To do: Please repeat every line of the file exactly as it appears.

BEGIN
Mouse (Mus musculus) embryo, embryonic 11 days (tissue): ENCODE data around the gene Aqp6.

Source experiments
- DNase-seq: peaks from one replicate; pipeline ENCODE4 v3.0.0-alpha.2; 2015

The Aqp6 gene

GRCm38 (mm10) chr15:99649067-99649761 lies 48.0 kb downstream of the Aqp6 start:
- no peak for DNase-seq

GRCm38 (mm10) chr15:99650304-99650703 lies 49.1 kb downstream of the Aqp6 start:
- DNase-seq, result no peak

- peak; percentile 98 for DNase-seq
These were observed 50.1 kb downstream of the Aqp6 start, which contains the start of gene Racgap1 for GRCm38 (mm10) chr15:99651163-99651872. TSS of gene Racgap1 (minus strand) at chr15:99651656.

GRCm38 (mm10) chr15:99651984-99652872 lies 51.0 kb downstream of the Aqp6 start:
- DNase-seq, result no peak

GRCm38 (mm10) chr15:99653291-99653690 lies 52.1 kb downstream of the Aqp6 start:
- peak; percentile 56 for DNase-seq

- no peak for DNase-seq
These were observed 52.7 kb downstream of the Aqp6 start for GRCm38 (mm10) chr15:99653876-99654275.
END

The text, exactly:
Mouse (Mus musculus) embryo, embryonic 11 days (tissue): ENCODE data around the gene Aqp6.

Source experiments
- DNase-seq: peaks from one replicate; pipeline ENCODE4 v3.0.0-alpha.2; 2015

The Aqp6 gene

GRCm38 (mm10) chr15:99649067-99649761 lies 48.0 kb downstream of the Aqp6 start:
- no peak for DNase-seq

GRCm38 (mm10) chr15:99650304-99650703 lies 49.1 kb downstream of the Aqp6 start:
- DNase-seq, result no peak

- peak; percentile 98 for DNase-seq
These were observed 50.1 kb downstream of the Aqp6 start, which contains the start of gene Racgap1 for GRCm38 (mm10) chr15:99651163-99651872. TSS of gene Racgap1 (minus strand) at chr15:99651656.

GRCm38 (mm10) chr15:99651984-99652872 lies 51.0 kb downstream of the Aqp6 start:
- DNase-seq, result no peak

GRCm38 (mm10) chr15:99653291-99653690 lies 52.1 kb downstream of the Aqp6 start:
- peak; percentile 56 for DNase-seq

- no peak for DNase-seq
These were observed 52.7 kb downstream of the Aqp6 start for GRCm38 (mm10) chr15:99653876-99654275.